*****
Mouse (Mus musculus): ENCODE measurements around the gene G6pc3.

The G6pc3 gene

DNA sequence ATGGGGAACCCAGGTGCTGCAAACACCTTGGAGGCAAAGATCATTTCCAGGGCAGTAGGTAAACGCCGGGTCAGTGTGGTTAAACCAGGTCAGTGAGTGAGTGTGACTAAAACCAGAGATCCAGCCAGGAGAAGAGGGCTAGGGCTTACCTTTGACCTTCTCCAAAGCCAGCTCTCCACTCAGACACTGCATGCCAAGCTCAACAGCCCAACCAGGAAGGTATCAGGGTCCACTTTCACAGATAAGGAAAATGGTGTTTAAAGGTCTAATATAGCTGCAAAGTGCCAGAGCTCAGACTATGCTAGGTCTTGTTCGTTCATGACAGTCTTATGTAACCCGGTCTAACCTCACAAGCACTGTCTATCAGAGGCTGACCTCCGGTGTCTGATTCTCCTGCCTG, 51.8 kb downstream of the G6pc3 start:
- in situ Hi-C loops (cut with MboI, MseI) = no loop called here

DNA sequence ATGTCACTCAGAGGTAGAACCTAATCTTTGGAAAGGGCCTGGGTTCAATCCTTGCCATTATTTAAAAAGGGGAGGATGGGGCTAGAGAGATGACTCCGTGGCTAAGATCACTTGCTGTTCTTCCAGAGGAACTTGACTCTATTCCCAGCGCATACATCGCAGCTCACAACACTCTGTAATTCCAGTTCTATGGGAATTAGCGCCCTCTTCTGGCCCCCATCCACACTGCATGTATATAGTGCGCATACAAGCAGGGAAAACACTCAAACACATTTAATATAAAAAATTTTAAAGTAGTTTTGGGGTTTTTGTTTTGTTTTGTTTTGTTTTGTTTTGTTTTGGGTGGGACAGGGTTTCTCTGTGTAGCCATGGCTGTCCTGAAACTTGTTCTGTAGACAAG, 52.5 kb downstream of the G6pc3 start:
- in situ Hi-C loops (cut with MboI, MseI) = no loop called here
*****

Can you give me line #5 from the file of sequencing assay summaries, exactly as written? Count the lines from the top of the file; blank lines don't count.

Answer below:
DNA sequence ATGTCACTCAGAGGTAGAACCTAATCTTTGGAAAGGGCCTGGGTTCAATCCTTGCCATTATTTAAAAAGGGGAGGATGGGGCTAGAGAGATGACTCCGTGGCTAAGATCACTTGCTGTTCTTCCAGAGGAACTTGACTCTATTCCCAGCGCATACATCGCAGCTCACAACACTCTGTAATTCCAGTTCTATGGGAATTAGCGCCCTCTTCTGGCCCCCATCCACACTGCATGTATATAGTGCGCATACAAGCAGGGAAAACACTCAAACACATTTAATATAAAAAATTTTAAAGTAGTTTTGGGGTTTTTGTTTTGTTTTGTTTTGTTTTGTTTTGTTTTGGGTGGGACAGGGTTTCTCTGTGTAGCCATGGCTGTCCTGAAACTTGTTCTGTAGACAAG, 52.5 kb downstream of the G6pc3 start: